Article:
Spain punched their ticket to the 2014 World Cup a few days ago where they will get to play against the best of the world for the World Cup. This also means that Vicente Del Bosque will also get the rare chance to manage his team to a second consecutive World Cup crown. However, the odds are against Del Bosque as he faces an onerous challenge to do where others have failed before him.
Del Bosque and Spain have a tall task ahead of them. The last team to repeat as World Cup champions were Brazil back in 1958 and 1962. A few teams have appeared in consecutive finals but failed to win both times. Argentina back in 1986 and 1990 along with Brazil 1994 and 1998 come to mind. Both teams failed to repeat with Argentina under the helm of the same manager while Brazil had a different manager in their second final.
Carlos Bilardo was the man who helped guide Argentina to their second World Cup title back in 1986 against Germany. He did not step down following that glorious moment for himself and his country, and four years later, his team made it to the World Cup final where they faced Germany yet again. In what was one of the most forgettable finals ever, Germany defeated Argentina to dash Argentina’s hopes of repeating as champions.
Brazil won their fourth World Cup crown back in 1994 and were back in the final four years later in 1998. Carlos Alberto Parreira was the man who steered Brazil to success in 1994 but would coach Saudi Arabia for the 1998 edition. Instead, it was Mário Zagallo, who actually was part of the 1958 and 1962 Brazil teams, that steered his side to the World Cup final before falling to the hosts, France. Parreira did get another shot at winning it with Brazil in 2006 but that team came up short.
More recently, Marcello Lippi attempted to guide the Italian national team to a second consecutive World Cup final, following their World Cup triumph in 2006. However, Lippi and Italy would also fail in repeating as champions as they could not even advance from the group stages. All three countries saw their attempts at repeating come up just short or crash and burn, and Del Bosque can afford to learn from those three managerial counterparts.
If there is anything you can criticize Del Bosque for, it could be on his reliance on the old guard. Many thought he should have dropped Fernando Torres after World Cup 2010 but there he was scoring in another European final two years later and participating in last summer’s Confederations Cup as well. Many believed that Del Bosque should have used the Confederations Cup to test his younger players and not subject his veterans to another busy summer. Surely that was the downfall of Lippi when his faith in the old guard, while disregarding young talent, did not pan out four years after winning their World Cup.
Thus, Del Bosque will have to think hard about which players he will take to Brazil this summer. Does he stick with David Villa and Torres, or move on and put his hopes on the likes of Negredo and Michu? Will he use Cesc more often than Xavi and will he start César Azpilicueta over Arbeloa? It is a fine line between depending on veterans and over relying on them. Many believe Parreira made a grave mistake after he opted to go with the veterans in World Cup 2006 and not with the young players that participated and won the Confederations Cup the previous summer.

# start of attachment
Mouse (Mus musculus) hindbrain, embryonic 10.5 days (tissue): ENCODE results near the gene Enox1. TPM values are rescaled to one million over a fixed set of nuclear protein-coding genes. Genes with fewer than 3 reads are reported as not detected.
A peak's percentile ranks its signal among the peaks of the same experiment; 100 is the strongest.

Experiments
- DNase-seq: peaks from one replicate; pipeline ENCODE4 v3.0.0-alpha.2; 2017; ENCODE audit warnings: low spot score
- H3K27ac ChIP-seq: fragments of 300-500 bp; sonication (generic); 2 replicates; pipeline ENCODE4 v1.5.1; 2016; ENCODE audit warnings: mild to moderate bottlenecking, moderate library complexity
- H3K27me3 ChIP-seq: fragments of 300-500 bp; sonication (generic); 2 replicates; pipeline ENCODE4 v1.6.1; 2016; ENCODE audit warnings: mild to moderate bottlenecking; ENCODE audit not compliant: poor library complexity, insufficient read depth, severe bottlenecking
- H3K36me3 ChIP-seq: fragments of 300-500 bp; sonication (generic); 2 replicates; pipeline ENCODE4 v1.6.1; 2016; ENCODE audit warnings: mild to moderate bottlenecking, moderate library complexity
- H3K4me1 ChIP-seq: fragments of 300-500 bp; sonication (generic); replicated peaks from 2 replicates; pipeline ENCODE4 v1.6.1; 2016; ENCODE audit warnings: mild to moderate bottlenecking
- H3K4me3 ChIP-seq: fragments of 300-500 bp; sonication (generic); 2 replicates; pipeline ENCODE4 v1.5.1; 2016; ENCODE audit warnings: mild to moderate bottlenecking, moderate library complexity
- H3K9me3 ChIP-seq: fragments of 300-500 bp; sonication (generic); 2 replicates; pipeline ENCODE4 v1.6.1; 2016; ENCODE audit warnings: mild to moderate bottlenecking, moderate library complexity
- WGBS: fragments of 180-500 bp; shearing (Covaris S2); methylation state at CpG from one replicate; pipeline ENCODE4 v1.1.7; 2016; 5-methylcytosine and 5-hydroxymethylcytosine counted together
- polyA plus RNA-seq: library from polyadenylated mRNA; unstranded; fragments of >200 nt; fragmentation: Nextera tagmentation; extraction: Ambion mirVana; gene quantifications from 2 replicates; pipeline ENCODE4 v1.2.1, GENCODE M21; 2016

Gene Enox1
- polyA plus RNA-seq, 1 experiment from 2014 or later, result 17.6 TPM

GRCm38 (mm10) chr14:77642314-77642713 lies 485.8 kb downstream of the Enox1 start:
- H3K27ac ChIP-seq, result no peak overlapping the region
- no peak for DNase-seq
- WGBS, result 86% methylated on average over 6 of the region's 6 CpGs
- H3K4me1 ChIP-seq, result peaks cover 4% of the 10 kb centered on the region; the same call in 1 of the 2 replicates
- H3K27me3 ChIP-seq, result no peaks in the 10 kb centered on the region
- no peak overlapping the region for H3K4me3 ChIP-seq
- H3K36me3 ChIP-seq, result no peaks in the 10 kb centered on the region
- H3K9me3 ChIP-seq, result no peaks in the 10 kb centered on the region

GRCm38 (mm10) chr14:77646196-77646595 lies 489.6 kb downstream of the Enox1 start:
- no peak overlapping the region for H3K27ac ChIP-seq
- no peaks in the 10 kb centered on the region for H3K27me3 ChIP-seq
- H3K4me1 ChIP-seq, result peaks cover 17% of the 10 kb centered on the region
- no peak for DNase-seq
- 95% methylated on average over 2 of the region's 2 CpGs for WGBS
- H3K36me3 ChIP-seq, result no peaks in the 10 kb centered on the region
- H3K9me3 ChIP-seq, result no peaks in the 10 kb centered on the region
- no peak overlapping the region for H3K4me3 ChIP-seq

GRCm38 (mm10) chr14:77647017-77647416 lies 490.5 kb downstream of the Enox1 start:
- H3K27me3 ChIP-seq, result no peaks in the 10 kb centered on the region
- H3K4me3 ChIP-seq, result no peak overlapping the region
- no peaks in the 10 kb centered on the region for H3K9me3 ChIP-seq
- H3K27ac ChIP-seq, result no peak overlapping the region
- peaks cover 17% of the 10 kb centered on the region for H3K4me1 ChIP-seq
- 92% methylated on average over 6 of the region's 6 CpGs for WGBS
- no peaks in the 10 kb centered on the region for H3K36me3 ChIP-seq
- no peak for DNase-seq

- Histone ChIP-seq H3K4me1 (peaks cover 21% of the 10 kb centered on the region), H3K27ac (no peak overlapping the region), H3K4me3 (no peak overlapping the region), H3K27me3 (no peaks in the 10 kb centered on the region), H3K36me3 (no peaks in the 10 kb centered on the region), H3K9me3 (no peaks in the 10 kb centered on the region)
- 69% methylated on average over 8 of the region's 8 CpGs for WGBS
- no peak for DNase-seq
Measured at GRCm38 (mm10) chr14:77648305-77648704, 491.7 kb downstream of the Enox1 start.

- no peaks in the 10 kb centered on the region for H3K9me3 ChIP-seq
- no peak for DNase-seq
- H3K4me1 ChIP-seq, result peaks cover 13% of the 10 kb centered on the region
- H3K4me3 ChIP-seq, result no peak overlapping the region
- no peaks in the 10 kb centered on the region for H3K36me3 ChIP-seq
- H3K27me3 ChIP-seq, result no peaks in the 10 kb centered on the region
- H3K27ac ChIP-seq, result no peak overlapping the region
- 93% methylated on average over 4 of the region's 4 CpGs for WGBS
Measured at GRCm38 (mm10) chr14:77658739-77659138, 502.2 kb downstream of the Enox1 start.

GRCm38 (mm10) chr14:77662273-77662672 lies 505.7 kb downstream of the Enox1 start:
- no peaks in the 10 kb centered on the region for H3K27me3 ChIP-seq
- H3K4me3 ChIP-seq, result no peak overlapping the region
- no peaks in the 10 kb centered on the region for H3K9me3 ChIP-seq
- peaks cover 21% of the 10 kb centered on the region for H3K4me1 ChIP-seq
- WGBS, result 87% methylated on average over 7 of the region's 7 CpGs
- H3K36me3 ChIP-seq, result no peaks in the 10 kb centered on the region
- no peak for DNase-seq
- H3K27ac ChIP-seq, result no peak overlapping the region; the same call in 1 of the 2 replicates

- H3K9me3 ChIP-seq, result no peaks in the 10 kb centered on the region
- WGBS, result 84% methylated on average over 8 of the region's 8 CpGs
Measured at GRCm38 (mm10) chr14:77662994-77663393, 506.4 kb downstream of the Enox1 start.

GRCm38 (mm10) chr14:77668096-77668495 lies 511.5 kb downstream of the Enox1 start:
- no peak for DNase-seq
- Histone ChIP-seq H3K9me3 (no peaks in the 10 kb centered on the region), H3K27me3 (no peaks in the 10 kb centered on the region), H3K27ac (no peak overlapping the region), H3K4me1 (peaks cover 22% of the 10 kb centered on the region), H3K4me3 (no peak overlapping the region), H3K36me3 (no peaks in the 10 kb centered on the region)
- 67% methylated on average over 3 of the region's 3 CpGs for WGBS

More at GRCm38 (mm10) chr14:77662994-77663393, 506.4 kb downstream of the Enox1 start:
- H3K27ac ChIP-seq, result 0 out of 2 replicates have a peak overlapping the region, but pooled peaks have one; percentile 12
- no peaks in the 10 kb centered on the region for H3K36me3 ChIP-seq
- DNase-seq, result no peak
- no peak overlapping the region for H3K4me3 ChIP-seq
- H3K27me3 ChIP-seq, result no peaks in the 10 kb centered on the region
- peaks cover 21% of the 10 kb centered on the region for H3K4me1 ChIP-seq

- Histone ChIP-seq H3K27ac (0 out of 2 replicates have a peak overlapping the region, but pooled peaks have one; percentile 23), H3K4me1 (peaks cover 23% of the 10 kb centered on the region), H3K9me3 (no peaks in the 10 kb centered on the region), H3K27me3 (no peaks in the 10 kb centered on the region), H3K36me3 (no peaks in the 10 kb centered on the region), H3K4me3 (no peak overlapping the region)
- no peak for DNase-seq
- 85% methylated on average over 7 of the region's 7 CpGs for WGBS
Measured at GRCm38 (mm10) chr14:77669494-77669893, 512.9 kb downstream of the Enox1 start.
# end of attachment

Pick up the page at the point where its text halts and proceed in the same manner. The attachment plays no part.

Furthermore, Del Bosque also has to be worried about fatigue and compliance. For some of his men, this will be their second World Cup, and sixth tournament if you count Confederations Cups as major tournaments. That is a lot of wear and tear on those players who have been representing club and country in over 70 matches a year. Will they have the energy to compete for another World Cup title?
Better yet, are they still hungry for another World Cup crown? Bilardo’s Argentina were lively and threatening in 1986 but appeared bloated and lethargic four years later. We saw recently how Real Madrid came out flat after winning the league title under Mourinho while Barça fans still recall how their team under Rijkaard became complacent after winning the Champions League. The feeling of working hard and finally achieving the goal you have long strived for is rather unique and irreplaceable. It is also much more difficult to duplicate that motivation after you had already tasted success. Can Del Bosque take some comfort that the sting from Spain’s 3-0 loss to Brazil in the Confederation Cup Final could provide him with players hell bent on revenge?
The World Cup is 236 days away. That’s plenty of time for Del Bosque to decide on what path will he take. Will he avoid making the same mistakes that other managers have made in the past and select younger players who have not featured for Spain and are hungry to duplicate the same success that their idols have attained? Many envy to be in the position of Del Bosque however, I see it as a daunting position to be given the task that many have failed to overcome. History is against him but perhaps Del Bosque can learn from where others have failed and perhaps make Spain can surprise us once again.